There are a number of shifts within The Book of Gold Leaves which happen on different levels. On the one hand there is a constant shift between narrators between the different chapters, but on the other hand there is a continuing shift in atmosphere and tone. The decision to shift between narrators is always a tricky one since it can very easily go wrong. Not every character is equally interesting to readers and a narrative can easily run out of steam if the wrong character is narrating a crucial scene. In The Book of Gold Leaves, none of this happened. All scenes were narrated by the right people, making sure that each narrator added something unique and definitive to their narration. It's a similar story with the shifts in atmosphere which occur throughout the novel. As Kashmir becomes more dangerous there is a sense of nostalgia to the simpler, earlier parts of the novel. As the characters find themselves in danger, the mood of the novel becomes darker. It must be a conscious choice on the side of the author, but the reader will find himself only recognizing the shift later on which makes for a very interesting reading experience.

The Book of Gold Leaves has a very interesting authorial presence. The reader and the author are, in many ways, one throughout the novel and operate as 'we'. We are an outside party and Waheed's occasional references to the way in which the story has come down to us is always interesting. Similarly, The Book of Gold Leaves is not historical in the sense that it recounts specific events and functions as a time-line. Rather, the novel feels as a memoir and ode to an area torn apart by war and chaos. This sense is aided by Waheed's descriptions but is also down to his way of presenting twists and turns in unexpected places, some of which are surprisingly shocking, giving the reader the feeling that the characters exist in a dangerous world.

I give this novel...

4 Universes!

I really enjoyed Waheed's The Book of Gold Leaves. It was a story that constantly draws you back in and is infused with a sense of beauty and longing that will remain with the reader for a long time. Although I would recommend it to historical fiction fans, I wouldn't classify it as historical fiction perse. It is full of fascinating characters of all backgrounds, classes and genders and purely for their development The Book of Gold Leaves is worth reading.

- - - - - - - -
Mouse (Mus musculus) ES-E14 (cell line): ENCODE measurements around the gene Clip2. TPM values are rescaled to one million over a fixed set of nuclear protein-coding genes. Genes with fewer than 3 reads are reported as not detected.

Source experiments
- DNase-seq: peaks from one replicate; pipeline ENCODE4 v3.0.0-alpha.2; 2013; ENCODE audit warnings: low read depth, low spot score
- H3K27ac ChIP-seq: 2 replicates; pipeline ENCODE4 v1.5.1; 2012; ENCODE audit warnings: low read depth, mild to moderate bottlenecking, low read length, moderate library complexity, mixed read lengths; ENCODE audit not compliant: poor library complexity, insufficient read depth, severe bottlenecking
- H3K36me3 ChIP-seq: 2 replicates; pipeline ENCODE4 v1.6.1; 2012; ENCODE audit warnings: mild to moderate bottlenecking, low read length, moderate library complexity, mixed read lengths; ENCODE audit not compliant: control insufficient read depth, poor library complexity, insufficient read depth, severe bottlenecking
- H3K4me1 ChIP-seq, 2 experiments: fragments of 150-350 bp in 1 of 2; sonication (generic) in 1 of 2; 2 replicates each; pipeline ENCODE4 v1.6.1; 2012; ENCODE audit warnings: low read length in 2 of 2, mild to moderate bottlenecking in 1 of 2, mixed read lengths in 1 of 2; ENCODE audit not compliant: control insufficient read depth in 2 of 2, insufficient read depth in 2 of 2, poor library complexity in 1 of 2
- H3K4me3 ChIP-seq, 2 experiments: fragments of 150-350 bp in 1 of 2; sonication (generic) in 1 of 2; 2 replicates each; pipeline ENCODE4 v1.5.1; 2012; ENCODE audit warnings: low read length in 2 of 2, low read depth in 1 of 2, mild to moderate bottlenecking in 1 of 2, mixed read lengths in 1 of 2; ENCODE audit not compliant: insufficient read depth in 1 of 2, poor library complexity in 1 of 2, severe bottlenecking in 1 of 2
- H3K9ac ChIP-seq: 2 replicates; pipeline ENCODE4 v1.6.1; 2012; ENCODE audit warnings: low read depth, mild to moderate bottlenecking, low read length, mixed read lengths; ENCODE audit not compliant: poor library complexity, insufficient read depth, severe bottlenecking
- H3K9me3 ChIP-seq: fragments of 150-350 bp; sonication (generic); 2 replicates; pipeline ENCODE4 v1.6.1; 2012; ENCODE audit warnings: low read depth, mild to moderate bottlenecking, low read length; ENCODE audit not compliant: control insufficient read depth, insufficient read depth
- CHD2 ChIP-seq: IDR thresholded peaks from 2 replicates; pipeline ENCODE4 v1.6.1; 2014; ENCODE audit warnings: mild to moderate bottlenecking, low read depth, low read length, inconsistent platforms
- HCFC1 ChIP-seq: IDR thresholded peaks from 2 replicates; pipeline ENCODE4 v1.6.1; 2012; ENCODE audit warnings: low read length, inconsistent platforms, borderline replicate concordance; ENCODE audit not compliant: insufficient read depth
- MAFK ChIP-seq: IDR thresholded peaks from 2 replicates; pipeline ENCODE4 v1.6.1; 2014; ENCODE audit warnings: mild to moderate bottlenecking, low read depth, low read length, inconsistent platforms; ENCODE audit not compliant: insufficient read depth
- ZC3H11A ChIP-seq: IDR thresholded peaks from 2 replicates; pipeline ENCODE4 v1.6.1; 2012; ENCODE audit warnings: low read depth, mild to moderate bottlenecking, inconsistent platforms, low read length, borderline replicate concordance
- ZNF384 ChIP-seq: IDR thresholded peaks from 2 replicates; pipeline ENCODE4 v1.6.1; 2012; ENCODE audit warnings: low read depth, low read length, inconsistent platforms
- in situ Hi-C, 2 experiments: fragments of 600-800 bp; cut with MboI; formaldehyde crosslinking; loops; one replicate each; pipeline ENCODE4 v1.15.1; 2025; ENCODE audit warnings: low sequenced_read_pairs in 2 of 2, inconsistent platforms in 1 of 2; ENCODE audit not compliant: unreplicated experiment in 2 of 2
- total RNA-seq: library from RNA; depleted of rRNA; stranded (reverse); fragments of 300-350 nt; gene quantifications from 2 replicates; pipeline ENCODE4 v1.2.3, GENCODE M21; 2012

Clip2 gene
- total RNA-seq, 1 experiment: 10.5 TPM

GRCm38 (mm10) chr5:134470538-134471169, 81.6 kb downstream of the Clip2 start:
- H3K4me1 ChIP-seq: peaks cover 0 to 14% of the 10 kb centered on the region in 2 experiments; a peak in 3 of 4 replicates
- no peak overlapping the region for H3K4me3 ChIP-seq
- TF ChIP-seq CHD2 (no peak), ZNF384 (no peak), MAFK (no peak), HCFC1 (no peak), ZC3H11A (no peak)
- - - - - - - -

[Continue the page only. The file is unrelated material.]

Sunday, 5 July 2015

R.I.P. Abdullah Hussain

Yesterday the news broke that famous Urdu author Abdullah Hussain, who called himself an 'accidental writer', had passed away.

Hussain was nominated for the 'Kamal-e-Fun' award in 2012, which is Pakistan's highest literary award for achievement in creative and research work. Other won awards included the 'Adamjee Award'. His death has been marked by Pakistani President Mamnoon Hussain and Prime Minister Nawaz Sharif. The Minister for Information, Broadcasting and National Heritage, Pervaiz Rasheed, expressed what the loss of Hussain means:
"Pakistan has lost one of its shining stars and its pride in the passing away of Abdullah Hussain, a great author, writer, novelist and intellectual." (Dawn)
Hussain's most famous novel, lauded as a landmark text of Urdu literature, was Udaas Naslain. Even fifty years after its publishing it is still a key novel. In English it was published as The Weary Generations.

The Weary GenerationsPublished ahead of Paul Scott’s Raj Quartet and long before Midnight’s Children, Abdullah Hussein’s ambitious saga of social struggle The Weary Generations was a bestseller in Urdu. Published in 1963 and now beyond its 40th edition, it has never been out of print. A vivid depiction of the widespread disillusionment and seismic upheavals of the Partition era that lead to the creation of Pakistan and Bangladesh, there has never been a more opportune time to discover one of the most important writings about the post-colonial trauma in the region. Naim, son of a peasant, marries Azra, the daughter of a rich landowner. Fighting for the British during World War I he loses an arm. Invalided home, he becomes angered at the subjugation of his countrymen under the Raj and aligns himself with the opposition. His ideals are swept away after Independence in 1947 when he realizes that, as Muslims, his family is no longer safe in their Indian home and that they must migrate to the newly created Pakistan. Regarded as one of the half-dozen most influential novels dealing with Partition or post-colonial malaise, this is an immensely powerful novel in its own right and is essential reading for English language readers seeking to comprehend the historical origins of the tensions in the Indian subcontinent.
I previously wrote about the need for translation to go both ways. Hussain's writing is an example of that. As one of the most important authors to a culture which has been intricately linked with the West in the last century, it is remarkable that Udaas Naslain, or The Weary Generations, isn't better known.

Hussain passed away at 84 on Saturday in Lahore after suffering from blood cancer.

Saturday, 4 July 2015

Spot the Trope #1: the Gay Best Friend


Some time ago I wrote a post about the frequent use of love-triangles in contemporary Young Adult literature and the damage that I believe it does to female characters and the perception of female characters in literature. Recently I read a book which seemed to be made up solely of tropes. Page upon page was filled with recognizable story-lines and standard characterization with nothing new being added. Although I don't believe the author did so on purpose, she included many tropes which once started off as interesting but are now stereotypical and damaging. After reading this book I decided that it might be interesting to take a look at some of the most established tropes currently around and have a look at what they really say. This series won't focus solely on literature but aims to analyse an aspect of story-telling which is often ignored.